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February 11, 2016 4:00 PM, EST
Provision Affecting Meal, Rest Breaks Clears First Hurdle in House
Napolitano via transport.house.gov
House Transportation and Infrastructure Committee members voted Feb. 11 to keep a provision tucked in an aviation reform bill that would prevent states from enacting laws requiring trucking companies to schedule meal-and-rest breaks for truck drivers or pay drivers by the hour.

By a 31-27 margin, an amendment introduced by Rep. Grace Napolitano (D-Calif.), at a Feb. 11 committee markup of the aviation authorization bill, failed to gain committee support for stripping the pre-emption provision from the bill.

In offering her amendment to remove the language, Napolitano said 21 states and U.S. territories currently have requirements that motor carriers provide for meal-and-rest breaks for drivers.

She said requirements such as those in California are “very reasonable when you consider that truck drivers can be subjected to 14 hours of on-duty time.”

The 2011 California meal-break law, which has been mired in litigation, requires employers to provide a “duty-free” 30-minute meal break for employees who work more than five hours a day and a second “duty-free” 30-minute meal break for those who work more than 10 hours a day.

A similar provision contained in the aviation bill calling for pre-emption from the state laws originally was included in a House version of the 2015 surface transportation law, known as the FAST Act, but it was removed during conference with the Senate.

Committee Chairman Bill Shuster (R-Pa.) said trucking companies are pre-empted by federal law from a “patchwork” of regulatory meal-and-rest-break requirements like those in California that “undermine the efficency of interstate commerce.”

“This is an interstate commerce issue, and we have rules on the books dealing with interstate commerce, and California is doing things that are disupting that,” Shuster said. “We have trucking companies that are leaving California or deciding they are not going to go to California because of this.”

Rep. Peter DeFazio (D-Ore.), who supported Napolitano’s amendment, said the pre-emption language would prevent carriers from requirements that they provide truck drivers breaks, but also would not require companies to pay drivers detention pay when they eat up their driving hours held up at loading docks.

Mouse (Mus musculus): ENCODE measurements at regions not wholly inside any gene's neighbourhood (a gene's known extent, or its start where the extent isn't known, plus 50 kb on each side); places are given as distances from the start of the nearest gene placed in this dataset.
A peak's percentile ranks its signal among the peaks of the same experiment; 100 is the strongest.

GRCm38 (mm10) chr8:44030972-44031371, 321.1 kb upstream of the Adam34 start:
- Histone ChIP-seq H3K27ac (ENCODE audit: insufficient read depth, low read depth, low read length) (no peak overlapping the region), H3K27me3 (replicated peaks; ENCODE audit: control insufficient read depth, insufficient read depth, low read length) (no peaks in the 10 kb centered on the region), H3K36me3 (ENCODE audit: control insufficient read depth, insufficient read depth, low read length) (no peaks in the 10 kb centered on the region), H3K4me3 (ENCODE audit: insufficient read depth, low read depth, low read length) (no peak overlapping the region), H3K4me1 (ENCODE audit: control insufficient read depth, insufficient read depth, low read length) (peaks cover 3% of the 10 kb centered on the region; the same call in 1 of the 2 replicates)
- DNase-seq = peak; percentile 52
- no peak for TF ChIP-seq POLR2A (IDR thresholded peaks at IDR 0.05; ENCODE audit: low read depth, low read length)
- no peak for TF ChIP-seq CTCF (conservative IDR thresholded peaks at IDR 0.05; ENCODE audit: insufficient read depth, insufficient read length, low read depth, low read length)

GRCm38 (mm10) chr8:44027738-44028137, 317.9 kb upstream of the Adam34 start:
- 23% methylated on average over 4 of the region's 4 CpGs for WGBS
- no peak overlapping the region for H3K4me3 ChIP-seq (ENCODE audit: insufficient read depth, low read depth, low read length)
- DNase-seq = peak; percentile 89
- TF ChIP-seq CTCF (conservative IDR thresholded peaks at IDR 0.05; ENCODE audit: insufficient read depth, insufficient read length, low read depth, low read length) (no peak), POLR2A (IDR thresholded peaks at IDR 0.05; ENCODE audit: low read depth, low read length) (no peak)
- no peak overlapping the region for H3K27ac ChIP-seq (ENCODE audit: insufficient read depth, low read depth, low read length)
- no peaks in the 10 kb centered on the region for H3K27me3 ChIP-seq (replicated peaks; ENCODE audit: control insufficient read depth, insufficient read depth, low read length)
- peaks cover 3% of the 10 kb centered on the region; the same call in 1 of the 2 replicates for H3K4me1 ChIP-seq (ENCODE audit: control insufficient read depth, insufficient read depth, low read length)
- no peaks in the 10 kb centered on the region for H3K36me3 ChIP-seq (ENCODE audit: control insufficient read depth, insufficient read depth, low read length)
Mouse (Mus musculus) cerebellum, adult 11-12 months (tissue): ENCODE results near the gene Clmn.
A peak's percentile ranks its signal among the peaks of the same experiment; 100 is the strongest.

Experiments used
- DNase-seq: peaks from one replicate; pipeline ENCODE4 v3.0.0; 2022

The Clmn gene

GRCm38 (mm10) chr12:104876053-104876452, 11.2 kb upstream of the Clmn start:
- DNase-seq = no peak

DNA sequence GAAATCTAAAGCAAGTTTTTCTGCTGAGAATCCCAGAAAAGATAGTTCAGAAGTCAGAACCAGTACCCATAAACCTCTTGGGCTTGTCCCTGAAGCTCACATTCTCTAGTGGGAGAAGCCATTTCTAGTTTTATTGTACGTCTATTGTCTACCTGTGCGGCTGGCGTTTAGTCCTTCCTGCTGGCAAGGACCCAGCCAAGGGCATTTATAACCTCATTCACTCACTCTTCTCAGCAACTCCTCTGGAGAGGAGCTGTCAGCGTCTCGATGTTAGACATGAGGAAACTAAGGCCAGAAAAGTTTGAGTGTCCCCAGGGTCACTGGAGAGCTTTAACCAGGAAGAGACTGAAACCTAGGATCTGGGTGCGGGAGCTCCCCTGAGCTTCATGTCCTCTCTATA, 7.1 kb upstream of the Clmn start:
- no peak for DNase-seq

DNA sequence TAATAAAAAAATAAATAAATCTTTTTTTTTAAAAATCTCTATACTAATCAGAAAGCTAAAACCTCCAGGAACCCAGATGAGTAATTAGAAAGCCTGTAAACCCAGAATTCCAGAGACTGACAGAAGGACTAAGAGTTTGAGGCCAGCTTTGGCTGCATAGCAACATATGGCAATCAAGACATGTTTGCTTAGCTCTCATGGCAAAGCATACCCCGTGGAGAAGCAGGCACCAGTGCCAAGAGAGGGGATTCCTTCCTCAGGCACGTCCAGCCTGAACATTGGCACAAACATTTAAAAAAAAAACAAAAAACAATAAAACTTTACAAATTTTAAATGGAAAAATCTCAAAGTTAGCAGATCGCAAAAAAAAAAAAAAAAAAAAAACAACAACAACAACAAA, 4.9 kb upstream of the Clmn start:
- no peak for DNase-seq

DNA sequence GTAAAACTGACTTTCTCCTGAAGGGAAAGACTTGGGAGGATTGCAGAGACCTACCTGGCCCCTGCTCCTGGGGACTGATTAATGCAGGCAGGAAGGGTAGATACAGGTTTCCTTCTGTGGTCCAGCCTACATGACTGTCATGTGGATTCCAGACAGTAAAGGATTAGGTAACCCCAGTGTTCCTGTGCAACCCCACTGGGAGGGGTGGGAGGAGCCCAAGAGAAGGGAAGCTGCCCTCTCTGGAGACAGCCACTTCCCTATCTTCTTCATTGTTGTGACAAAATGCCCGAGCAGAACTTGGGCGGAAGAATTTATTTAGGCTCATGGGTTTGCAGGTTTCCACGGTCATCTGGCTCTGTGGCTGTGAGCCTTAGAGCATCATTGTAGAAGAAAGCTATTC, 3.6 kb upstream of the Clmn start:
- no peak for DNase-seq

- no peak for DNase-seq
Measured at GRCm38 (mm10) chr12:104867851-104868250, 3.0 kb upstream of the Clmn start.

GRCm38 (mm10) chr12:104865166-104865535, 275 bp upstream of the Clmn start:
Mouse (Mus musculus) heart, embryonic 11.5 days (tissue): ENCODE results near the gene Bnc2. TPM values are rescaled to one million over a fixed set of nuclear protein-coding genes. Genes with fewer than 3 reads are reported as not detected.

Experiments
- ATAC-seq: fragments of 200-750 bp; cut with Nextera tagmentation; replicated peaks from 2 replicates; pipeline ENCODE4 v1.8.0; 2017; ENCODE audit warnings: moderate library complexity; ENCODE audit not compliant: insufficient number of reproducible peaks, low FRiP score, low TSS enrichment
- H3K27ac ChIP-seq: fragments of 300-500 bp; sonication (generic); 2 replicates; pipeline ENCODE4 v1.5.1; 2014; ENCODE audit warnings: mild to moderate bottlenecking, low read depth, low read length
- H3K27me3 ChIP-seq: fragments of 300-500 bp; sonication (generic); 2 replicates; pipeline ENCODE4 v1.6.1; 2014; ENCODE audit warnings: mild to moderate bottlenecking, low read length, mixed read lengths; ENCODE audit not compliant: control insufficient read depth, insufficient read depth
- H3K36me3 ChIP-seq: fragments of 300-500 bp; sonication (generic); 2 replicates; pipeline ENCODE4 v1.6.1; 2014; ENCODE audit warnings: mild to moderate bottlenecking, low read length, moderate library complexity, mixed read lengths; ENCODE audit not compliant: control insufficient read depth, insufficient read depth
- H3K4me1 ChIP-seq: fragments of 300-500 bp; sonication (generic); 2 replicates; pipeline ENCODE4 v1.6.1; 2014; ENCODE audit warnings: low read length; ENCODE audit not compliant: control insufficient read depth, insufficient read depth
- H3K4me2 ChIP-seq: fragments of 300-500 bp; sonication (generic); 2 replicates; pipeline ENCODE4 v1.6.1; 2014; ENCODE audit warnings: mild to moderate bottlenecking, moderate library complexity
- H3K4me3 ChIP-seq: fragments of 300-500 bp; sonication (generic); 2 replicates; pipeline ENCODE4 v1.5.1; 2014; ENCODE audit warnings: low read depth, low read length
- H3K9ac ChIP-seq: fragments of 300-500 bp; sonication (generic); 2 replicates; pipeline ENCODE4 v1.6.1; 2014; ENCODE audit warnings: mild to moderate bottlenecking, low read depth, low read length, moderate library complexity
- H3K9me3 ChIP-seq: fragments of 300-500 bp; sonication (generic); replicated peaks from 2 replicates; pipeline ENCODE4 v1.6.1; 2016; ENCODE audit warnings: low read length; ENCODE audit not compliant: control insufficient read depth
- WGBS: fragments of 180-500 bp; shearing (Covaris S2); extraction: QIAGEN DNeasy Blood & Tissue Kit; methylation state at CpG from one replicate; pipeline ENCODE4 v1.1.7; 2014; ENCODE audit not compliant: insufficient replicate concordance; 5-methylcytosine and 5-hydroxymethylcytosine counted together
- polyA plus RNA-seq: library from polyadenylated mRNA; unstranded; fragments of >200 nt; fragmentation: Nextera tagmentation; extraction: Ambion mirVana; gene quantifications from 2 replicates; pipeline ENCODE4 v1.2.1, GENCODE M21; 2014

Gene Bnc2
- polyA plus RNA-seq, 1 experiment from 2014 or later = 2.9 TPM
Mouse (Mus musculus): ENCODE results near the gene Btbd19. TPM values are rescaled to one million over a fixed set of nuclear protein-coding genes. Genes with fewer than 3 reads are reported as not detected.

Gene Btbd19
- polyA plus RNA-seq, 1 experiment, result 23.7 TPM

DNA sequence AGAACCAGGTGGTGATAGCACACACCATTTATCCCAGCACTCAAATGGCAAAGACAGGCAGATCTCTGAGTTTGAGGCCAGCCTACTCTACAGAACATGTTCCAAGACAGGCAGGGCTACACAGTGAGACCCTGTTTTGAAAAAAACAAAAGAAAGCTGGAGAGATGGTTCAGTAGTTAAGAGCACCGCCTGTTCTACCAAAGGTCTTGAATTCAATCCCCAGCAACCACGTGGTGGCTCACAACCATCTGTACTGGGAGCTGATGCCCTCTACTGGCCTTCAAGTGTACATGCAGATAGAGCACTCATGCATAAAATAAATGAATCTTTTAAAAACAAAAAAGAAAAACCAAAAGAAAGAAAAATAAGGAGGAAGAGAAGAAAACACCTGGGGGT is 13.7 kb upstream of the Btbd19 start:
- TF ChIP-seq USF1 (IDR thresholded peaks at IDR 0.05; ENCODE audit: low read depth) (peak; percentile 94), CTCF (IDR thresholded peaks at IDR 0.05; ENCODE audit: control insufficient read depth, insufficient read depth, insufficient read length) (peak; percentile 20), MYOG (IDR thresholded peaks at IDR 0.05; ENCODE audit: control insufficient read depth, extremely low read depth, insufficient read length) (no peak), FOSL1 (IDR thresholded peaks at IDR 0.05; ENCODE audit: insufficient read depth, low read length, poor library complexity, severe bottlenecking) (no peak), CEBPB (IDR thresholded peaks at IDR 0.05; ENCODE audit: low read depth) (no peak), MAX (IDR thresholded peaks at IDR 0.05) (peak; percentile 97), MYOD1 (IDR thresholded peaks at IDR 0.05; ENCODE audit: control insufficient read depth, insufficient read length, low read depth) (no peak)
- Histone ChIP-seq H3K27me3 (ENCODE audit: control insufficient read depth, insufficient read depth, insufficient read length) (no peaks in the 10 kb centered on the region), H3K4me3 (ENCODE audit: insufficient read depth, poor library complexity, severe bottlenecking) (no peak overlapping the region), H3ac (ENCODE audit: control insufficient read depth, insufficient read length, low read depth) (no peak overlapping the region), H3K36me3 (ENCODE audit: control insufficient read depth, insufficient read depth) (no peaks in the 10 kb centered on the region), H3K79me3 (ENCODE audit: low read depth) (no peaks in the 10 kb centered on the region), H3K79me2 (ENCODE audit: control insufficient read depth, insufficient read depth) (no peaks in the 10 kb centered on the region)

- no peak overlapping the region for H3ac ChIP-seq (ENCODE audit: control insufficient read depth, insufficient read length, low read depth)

“There is no reason for this,” said Rep. Jerrold Nadler (D-N.Y.), who supported removing the provision. “Let the states decide, and let’s be decent to working people who drive trucks.”

However, Rep. Jeff Denham (R-Calif.), who opposed removing the language from the bill, called the California meal-and-rest break law a “huge mess in California” that is “no longer just a California problem.”

“If it hasn’t come to your state, beware, because it will come to your state very, very soon by way of lawsuit,” Denham said.

Rep. Ryan Costello (R-Pa.) agreed with Denham. “The Federal Motor Carrier Safety Administration itself said the California meal-and-rest break laws are not related to commercial motor carrier safety,” Costello said. “In fact, what I hear from drivers is that by forcing drivers to take additional, unwanted and unnecessary breaks, the drivers’ day gets extended to maximum on-duty limits under the federal rules.”

Sean McNally, a spokesman for American Trucking Associations, said that the aviation bill’s trucking provision  ensures drivers are subject to a uniform set of federal rules.

The pre-emptive provision, Sec. 611 in H.R. 4441, “clarifies that Congress intended the trucking industry to be governed by a single set of federal rules and break requirements created by the federal agency tasked with overseeing motor carrier safety, and did not intend carriers who pay drivers by the mile or by the load to have to change those practices depending on what state they’re in,” McNally said.